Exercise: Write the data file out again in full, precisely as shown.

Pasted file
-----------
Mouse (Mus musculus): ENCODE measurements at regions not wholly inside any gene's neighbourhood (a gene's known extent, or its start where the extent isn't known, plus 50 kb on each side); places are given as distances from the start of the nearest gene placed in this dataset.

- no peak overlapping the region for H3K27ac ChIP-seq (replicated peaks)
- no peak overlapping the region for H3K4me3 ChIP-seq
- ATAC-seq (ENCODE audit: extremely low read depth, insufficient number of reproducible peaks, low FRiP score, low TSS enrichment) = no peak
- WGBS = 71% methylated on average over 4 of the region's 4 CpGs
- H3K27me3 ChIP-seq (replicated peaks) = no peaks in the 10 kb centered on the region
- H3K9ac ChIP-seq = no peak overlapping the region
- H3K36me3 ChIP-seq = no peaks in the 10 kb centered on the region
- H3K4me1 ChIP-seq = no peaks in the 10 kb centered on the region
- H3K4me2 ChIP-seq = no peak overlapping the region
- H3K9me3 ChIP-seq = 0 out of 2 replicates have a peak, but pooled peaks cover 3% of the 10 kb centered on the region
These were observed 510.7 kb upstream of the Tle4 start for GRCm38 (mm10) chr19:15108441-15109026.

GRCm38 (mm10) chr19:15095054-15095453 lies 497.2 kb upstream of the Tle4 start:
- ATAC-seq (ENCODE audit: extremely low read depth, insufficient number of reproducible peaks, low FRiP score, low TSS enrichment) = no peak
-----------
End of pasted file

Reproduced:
Mouse (Mus musculus): ENCODE measurements at regions not wholly inside any gene's neighbourhood (a gene's known extent, or its start where the extent isn't known, plus 50 kb on each side); places are given as distances from the start of the nearest gene placed in this dataset.

- no peak overlapping the region for H3K27ac ChIP-seq (replicated peaks)
- no peak overlapping the region for H3K4me3 ChIP-seq
- ATAC-seq (ENCODE audit: extremely low read depth, insufficient number of reproducible peaks, low FRiP score, low TSS enrichment) = no peak
- WGBS = 71% methylated on average over 4 of the region's 4 CpGs
- H3K27me3 ChIP-seq (replicated peaks) = no peaks in the 10 kb centered on the region
- H3K9ac ChIP-seq = no peak overlapping the region
- H3K36me3 ChIP-seq = no peaks in the 10 kb centered on the region
- H3K4me1 ChIP-seq = no peaks in the 10 kb centered on the region
- H3K4me2 ChIP-seq = no peak overlapping the region
- H3K9me3 ChIP-seq = 0 out of 2 replicates have a peak, but pooled peaks cover 3% of the 10 kb centered on the region
These were observed 510.7 kb upstream of the Tle4 start for GRCm38 (mm10) chr19:15108441-15109026.

GRCm38 (mm10) chr19:15095054-15095453 lies 497.2 kb upstream of the Tle4 start:
- ATAC-seq (ENCODE audit: extremely low read depth, insufficient number of reproducible peaks, low FRiP score, low TSS enrichment) = no peak